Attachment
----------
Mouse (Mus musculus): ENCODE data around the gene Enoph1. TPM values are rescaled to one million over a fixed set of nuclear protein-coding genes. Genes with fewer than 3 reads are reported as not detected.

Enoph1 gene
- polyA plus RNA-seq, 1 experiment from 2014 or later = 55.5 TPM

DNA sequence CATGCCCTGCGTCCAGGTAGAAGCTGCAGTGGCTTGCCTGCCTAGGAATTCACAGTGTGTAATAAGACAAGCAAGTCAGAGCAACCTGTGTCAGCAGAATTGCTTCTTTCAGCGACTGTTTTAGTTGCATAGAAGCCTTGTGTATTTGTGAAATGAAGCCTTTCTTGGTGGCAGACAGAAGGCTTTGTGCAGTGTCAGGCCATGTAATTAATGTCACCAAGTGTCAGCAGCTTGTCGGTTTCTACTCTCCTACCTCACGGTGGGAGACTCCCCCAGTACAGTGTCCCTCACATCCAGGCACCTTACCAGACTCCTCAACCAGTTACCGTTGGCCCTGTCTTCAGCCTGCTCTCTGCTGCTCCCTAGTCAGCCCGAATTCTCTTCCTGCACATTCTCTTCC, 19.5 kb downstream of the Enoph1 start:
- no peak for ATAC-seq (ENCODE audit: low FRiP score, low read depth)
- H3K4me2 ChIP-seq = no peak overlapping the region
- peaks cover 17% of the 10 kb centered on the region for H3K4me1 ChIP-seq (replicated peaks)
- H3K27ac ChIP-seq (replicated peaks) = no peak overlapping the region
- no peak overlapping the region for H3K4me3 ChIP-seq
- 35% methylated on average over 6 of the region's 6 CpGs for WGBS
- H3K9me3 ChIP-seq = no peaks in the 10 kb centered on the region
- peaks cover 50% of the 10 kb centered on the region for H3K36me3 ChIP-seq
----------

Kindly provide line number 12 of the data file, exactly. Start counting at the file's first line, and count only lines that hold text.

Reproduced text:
- peaks cover 50% of the 10 kb centered on the region for H3K36me3 ChIP-seq